Idle hands

Idle hands: “David Pescovitz:
Mark Slouka wrote an amazing essay for the November issue of Harper’s Magazine called ‘Quitting The Paint Factory: On the Virtues of Idleness.’ It’s about the beauty of doing nothing, and the fight against those who would deny us one of life’s greatest pleasures:

Idleness is not just a psychological necessity, req¬uisite to the construction of a complete human being; it constitutes as well a kind of political space, a space as necessary to the workings of an actual democracy as, say, a free press. How does it do this? By allowing us time to figure out who we are, and what we believe; by allowing us time to consider what is unjust, and what we might do about it. By giving the inner life (in whose precincts we are most ourselves) its due. Which is precisely what makes idle¬ness dangerous. All manner of things can grow out of that fallow soil. Not for nothing did our mothers grow suspicious when we had ‘too much time on our hands.’ They knew we might be up to something. And not for nothing did we whisper to each other, when we were up to something, ‘Quick, look busy.’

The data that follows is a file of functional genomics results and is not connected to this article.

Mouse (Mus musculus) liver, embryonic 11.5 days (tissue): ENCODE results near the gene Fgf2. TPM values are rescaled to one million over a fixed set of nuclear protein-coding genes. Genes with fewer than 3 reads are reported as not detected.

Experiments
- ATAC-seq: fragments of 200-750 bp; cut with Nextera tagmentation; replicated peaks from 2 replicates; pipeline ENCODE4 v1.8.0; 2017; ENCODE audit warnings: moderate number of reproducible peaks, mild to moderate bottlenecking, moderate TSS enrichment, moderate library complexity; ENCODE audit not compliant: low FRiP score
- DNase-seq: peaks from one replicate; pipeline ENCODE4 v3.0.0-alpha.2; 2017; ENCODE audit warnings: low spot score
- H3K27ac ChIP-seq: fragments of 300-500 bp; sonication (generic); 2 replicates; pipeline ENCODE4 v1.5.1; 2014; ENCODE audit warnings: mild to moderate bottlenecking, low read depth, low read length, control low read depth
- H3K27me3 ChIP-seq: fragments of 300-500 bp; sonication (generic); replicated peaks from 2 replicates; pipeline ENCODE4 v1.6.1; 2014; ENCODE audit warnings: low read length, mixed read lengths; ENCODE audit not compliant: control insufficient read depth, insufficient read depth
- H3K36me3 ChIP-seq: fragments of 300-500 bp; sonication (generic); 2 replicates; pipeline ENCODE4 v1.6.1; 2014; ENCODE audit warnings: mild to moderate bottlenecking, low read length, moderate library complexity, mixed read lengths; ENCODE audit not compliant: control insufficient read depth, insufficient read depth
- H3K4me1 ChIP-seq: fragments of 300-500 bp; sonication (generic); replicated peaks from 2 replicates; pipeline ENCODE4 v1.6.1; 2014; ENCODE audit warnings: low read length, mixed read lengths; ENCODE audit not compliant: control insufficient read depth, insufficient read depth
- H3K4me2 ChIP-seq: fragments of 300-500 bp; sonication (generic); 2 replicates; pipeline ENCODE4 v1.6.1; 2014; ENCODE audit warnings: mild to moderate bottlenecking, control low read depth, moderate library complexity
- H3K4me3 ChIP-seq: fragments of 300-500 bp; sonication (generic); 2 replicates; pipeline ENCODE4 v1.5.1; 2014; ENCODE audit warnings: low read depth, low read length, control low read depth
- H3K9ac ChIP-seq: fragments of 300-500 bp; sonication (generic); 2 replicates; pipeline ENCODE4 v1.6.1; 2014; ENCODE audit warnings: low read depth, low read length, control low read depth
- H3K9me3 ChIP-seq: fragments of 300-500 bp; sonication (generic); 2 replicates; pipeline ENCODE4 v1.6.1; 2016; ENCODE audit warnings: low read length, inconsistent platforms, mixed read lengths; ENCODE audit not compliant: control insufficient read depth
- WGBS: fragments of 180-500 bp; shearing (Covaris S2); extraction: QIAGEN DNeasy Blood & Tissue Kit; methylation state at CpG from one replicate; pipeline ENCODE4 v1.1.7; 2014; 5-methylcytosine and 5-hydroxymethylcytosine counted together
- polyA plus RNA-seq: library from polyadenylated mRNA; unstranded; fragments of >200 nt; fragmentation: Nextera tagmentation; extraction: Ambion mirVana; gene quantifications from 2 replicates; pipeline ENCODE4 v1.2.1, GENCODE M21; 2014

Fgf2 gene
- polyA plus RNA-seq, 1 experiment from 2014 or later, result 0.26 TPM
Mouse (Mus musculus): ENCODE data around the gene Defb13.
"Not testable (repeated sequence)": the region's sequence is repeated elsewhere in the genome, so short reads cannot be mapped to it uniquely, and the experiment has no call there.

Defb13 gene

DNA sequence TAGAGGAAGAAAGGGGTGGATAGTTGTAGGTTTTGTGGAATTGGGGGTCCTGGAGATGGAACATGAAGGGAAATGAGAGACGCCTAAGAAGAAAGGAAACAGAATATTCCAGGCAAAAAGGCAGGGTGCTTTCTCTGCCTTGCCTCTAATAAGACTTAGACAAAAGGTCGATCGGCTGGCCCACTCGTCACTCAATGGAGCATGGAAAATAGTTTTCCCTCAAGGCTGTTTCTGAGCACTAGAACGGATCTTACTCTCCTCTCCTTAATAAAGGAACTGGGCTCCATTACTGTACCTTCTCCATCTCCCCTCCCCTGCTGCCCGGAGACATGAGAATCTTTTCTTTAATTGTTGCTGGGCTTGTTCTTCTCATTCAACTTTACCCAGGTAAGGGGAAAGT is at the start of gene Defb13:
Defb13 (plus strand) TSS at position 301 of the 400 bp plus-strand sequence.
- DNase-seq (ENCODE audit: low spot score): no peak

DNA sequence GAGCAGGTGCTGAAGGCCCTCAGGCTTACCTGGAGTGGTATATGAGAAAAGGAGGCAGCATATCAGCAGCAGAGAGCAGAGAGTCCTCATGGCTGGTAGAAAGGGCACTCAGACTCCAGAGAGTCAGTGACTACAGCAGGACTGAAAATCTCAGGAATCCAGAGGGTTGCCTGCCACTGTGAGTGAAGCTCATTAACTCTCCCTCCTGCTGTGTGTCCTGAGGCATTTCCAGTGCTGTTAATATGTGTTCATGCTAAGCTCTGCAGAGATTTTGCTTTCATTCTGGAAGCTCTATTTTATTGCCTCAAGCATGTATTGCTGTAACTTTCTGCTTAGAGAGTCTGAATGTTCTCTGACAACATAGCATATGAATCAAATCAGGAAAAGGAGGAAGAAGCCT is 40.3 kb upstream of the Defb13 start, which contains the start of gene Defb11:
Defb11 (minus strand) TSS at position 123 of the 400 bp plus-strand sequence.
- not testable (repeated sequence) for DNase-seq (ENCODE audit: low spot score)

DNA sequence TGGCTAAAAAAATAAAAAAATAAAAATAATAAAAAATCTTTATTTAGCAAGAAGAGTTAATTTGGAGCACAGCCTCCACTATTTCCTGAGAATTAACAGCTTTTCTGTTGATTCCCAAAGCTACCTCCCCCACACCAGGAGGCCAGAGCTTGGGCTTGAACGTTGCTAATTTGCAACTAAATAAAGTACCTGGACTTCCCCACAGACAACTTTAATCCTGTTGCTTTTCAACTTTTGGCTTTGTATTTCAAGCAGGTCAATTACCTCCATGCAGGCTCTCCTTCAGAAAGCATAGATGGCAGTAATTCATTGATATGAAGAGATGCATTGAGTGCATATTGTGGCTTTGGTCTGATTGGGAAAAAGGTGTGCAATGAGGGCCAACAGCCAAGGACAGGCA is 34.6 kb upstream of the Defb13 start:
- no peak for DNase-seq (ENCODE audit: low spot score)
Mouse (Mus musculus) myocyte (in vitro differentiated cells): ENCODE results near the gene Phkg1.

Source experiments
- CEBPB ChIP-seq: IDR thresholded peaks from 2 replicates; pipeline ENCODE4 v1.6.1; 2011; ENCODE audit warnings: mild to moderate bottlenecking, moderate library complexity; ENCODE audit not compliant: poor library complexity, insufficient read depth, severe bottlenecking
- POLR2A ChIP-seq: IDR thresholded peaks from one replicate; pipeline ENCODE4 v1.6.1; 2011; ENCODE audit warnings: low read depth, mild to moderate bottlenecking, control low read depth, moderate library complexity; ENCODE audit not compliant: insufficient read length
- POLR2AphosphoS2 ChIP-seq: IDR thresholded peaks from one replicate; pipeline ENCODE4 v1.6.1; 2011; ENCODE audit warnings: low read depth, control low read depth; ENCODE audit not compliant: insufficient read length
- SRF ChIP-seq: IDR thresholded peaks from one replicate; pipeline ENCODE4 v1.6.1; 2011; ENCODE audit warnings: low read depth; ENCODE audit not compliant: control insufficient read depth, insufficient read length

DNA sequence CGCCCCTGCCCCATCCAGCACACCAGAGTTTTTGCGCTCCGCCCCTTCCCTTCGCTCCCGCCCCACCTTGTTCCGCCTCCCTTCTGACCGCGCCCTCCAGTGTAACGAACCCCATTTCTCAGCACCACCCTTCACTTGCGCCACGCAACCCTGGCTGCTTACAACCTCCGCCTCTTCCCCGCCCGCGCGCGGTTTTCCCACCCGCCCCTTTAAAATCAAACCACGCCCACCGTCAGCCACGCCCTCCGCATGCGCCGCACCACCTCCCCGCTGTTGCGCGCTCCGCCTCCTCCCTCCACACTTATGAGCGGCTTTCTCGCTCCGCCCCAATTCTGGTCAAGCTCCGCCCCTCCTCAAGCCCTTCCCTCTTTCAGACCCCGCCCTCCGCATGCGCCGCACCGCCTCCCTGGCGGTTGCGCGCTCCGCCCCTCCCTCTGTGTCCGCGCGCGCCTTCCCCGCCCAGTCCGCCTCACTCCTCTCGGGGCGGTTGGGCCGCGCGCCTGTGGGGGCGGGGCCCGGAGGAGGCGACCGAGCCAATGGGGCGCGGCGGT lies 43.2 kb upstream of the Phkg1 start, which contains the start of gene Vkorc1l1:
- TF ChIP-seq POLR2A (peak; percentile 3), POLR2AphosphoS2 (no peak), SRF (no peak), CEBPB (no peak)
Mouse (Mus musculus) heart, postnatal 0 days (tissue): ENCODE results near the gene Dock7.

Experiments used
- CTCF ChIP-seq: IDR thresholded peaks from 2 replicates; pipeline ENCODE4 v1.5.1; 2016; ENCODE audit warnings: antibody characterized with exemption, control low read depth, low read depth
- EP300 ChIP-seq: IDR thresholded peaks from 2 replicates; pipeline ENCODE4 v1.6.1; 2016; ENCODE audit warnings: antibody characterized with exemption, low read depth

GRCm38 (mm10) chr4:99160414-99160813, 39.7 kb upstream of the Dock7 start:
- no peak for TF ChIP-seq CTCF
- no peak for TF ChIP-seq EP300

Mother knew instinctively what the keepers of the castles have always known: that trouble – the kind that might threaten the symmetry of a well-ordered garden – needs time to take root. Take away the time, therefore, and you choke off the problem before it begins. Obedience reigns, the plow stays in the furrow; things proceed as they must. Which raises an uncomfortable question: Could the Church of Work – which today has Americans aspir¬ing to sleep deprivation the way they once aspired to a personal knowledge of God – be, at base, an anti-democratic force? Well, yes. James Russell Lowell, that nineteenth-century workhorse, summed it all up quite neatly: ‘There is no better ballast for keeping the mind steady on its keel, and sav¬ing it from all risk of crankiness, than business.’

Link(Thanks, Terre!)

(Via Boing Boing Blog.)


Snappy notes the irony of bloggers of all people geeking out on the awesomeness of idleness.
I confess guiltily that I used this entry to test out the automagical posting powers of MarsEdit and NetNewsWire, which means I posted the entry in like eight seconds, with zero thought! To give myself a little excuse, I was reading the essay in its entirety while doing so. I’m a big fan of idleness, and have very little of it lately. Very little. And likely to be less as time goes on.

Somehow this all ties in with the essay I’m not likely to get around to writing in the near future, about all the big big lies of our culture. The work thing is one of them.


Oddly, the author, Mark Slouka, says “Aileen Wuornos” when I assume he means “Karla Faye Tucker,” towards the end. Do read to the end.